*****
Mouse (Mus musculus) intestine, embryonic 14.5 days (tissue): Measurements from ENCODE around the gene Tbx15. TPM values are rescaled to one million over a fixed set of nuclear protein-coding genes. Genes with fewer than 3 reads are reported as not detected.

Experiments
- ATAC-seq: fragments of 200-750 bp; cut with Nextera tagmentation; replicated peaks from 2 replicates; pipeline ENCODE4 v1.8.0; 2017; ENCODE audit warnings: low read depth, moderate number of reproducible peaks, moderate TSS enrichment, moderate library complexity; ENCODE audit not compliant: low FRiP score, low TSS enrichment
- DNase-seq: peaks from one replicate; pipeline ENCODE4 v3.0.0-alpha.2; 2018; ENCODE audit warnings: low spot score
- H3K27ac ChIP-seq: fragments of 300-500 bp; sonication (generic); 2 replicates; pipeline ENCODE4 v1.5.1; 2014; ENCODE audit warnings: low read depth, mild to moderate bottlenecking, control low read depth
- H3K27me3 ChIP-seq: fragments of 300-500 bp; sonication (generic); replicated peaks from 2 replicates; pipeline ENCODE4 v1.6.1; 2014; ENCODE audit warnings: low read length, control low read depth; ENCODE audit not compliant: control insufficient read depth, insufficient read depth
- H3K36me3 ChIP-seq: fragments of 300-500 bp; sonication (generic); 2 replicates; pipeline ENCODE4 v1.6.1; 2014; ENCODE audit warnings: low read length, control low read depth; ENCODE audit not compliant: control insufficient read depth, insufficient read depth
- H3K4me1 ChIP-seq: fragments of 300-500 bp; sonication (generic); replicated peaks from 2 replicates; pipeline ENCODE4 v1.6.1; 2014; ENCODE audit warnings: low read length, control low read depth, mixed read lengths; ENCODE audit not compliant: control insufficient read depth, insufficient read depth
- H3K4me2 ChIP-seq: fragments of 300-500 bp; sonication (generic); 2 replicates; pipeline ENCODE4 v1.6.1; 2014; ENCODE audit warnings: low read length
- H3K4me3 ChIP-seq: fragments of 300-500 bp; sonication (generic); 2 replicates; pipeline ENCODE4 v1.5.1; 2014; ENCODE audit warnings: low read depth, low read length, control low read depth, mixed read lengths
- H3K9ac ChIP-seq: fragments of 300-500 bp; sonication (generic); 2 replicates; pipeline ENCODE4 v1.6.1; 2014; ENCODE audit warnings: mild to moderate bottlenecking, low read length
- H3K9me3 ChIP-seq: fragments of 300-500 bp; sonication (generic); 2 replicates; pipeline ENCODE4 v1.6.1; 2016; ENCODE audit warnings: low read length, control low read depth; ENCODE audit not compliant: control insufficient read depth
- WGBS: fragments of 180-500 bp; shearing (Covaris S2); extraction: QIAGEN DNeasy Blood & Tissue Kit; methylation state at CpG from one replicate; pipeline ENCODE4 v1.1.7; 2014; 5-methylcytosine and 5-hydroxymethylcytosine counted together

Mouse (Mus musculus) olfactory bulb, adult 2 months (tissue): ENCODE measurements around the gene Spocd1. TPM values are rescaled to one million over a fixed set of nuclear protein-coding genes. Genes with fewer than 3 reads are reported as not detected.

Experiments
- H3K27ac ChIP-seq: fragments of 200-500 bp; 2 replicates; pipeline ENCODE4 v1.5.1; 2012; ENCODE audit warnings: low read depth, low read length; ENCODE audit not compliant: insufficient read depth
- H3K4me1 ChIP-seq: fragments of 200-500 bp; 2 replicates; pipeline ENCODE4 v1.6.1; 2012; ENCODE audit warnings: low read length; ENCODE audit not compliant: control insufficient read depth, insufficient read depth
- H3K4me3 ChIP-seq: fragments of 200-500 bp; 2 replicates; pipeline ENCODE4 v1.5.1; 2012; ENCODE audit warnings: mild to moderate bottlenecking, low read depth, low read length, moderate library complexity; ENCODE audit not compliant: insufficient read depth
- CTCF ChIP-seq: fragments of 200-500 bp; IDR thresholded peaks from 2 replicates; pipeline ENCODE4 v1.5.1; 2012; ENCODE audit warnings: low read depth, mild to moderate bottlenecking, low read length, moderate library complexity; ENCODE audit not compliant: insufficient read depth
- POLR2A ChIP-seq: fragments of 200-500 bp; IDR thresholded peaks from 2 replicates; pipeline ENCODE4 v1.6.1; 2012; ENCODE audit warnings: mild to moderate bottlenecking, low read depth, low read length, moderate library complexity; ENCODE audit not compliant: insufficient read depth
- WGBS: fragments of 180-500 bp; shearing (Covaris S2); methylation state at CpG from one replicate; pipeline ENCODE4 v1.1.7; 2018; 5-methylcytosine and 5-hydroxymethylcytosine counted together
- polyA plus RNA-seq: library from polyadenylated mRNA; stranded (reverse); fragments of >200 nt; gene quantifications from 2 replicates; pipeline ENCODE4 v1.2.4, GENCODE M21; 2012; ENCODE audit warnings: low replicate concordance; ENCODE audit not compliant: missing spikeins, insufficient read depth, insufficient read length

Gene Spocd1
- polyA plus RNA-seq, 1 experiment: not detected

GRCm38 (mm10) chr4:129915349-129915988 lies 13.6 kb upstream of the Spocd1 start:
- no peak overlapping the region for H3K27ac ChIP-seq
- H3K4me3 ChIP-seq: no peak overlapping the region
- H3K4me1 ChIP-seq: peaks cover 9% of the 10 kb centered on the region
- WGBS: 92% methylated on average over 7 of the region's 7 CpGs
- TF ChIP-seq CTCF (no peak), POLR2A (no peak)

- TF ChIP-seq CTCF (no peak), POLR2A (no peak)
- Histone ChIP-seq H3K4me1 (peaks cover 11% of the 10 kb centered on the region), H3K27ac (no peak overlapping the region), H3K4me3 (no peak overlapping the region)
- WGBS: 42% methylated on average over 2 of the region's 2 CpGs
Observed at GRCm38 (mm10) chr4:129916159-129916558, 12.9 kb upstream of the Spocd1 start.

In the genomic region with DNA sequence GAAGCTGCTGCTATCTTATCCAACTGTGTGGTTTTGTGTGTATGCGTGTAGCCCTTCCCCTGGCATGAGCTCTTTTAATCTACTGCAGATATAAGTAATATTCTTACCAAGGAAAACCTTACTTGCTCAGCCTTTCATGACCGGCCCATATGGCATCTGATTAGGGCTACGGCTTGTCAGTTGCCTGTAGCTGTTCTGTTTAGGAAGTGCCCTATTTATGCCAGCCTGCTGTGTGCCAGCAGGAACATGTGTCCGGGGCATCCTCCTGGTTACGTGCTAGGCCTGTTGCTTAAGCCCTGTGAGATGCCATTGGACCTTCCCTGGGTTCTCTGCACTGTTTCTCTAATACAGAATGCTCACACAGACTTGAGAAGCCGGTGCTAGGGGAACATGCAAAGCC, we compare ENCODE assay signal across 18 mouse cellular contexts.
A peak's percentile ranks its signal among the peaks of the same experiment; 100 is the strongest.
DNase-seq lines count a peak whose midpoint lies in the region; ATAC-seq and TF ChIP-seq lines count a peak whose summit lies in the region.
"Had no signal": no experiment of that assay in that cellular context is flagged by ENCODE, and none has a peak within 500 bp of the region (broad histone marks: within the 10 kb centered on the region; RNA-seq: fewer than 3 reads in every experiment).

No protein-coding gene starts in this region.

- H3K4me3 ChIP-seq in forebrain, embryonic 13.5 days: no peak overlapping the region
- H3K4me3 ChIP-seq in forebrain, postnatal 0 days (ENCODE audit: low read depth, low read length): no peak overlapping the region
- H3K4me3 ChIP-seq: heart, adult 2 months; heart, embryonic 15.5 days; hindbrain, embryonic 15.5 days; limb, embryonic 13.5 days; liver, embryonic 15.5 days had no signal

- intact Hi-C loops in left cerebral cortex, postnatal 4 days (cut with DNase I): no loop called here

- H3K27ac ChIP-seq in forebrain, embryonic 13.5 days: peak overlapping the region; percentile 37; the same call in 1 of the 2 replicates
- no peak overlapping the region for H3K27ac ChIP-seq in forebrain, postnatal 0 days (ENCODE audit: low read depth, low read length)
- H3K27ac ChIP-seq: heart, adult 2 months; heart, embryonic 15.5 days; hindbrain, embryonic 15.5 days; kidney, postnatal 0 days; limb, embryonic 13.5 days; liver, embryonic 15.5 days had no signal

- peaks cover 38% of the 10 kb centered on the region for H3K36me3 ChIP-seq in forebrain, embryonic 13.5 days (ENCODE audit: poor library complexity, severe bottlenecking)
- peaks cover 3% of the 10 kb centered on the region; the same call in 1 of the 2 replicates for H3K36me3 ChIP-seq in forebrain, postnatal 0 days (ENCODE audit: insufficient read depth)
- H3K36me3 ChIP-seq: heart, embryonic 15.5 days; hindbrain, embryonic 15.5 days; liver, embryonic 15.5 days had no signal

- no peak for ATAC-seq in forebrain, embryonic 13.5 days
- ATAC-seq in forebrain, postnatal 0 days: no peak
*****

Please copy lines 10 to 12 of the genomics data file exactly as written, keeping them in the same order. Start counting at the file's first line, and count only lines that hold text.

- H3K4me3 ChIP-seq: fragments of 300-500 bp; sonication (generic); 2 replicates; pipeline ENCODE4 v1.5.1; 2014; ENCODE audit warnings: low read depth, low read length, control low read depth, mixed read lengths
- H3K9ac ChIP-seq: fragments of 300-500 bp; sonication (generic); 2 replicates; pipeline ENCODE4 v1.6.1; 2014; ENCODE audit warnings: mild to moderate bottlenecking, low read length
- H3K9me3 ChIP-seq: fragments of 300-500 bp; sonication (generic); 2 replicates; pipeline ENCODE4 v1.6.1; 2016; ENCODE audit warnings: low read length, control low read depth; ENCODE audit not compliant: control insufficient read depth